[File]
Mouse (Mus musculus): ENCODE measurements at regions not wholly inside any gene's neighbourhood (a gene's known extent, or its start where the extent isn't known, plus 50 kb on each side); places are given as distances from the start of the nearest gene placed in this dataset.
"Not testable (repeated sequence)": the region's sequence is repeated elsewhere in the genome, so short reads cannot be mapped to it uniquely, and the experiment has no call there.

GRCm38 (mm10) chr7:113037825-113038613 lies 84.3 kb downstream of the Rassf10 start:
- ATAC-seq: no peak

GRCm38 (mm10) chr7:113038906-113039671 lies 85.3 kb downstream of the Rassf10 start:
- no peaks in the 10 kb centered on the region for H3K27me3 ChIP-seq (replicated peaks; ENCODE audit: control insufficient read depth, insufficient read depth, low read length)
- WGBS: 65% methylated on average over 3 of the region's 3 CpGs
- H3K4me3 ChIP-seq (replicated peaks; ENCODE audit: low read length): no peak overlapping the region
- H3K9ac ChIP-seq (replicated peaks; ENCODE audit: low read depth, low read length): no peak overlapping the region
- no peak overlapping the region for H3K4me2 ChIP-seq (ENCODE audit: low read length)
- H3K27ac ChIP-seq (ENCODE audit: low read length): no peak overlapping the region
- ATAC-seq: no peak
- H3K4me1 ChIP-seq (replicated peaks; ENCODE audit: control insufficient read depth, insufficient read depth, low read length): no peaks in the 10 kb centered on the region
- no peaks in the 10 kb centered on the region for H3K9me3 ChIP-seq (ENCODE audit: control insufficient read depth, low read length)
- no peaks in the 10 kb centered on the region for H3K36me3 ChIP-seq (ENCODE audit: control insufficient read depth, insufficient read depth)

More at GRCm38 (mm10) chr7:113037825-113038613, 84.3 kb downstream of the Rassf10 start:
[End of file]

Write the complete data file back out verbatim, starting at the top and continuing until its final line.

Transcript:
Mouse (Mus musculus): ENCODE measurements at regions not wholly inside any gene's neighbourhood (a gene's known extent, or its start where the extent isn't known, plus 50 kb on each side); places are given as distances from the start of the nearest gene placed in this dataset.
"Not testable (repeated sequence)": the region's sequence is repeated elsewhere in the genome, so short reads cannot be mapped to it uniquely, and the experiment has no call there.

GRCm38 (mm10) chr7:113037825-113038613 lies 84.3 kb downstream of the Rassf10 start:
- ATAC-seq: no peak

GRCm38 (mm10) chr7:113038906-113039671 lies 85.3 kb downstream of the Rassf10 start:
- no peaks in the 10 kb centered on the region for H3K27me3 ChIP-seq (replicated peaks; ENCODE audit: control insufficient read depth, insufficient read depth, low read length)
- WGBS: 65% methylated on average over 3 of the region's 3 CpGs
- H3K4me3 ChIP-seq (replicated peaks; ENCODE audit: low read length): no peak overlapping the region
- H3K9ac ChIP-seq (replicated peaks; ENCODE audit: low read depth, low read length): no peak overlapping the region
- no peak overlapping the region for H3K4me2 ChIP-seq (ENCODE audit: low read length)
- H3K27ac ChIP-seq (ENCODE audit: low read length): no peak overlapping the region
- ATAC-seq: no peak
- H3K4me1 ChIP-seq (replicated peaks; ENCODE audit: control insufficient read depth, insufficient read depth, low read length): no peaks in the 10 kb centered on the region
- no peaks in the 10 kb centered on the region for H3K9me3 ChIP-seq (ENCODE audit: control insufficient read depth, low read length)
- no peaks in the 10 kb centered on the region for H3K36me3 ChIP-seq (ENCODE audit: control insufficient read depth, insufficient read depth)

More at GRCm38 (mm10) chr7:113037825-113038613, 84.3 kb downstream of the Rassf10 start: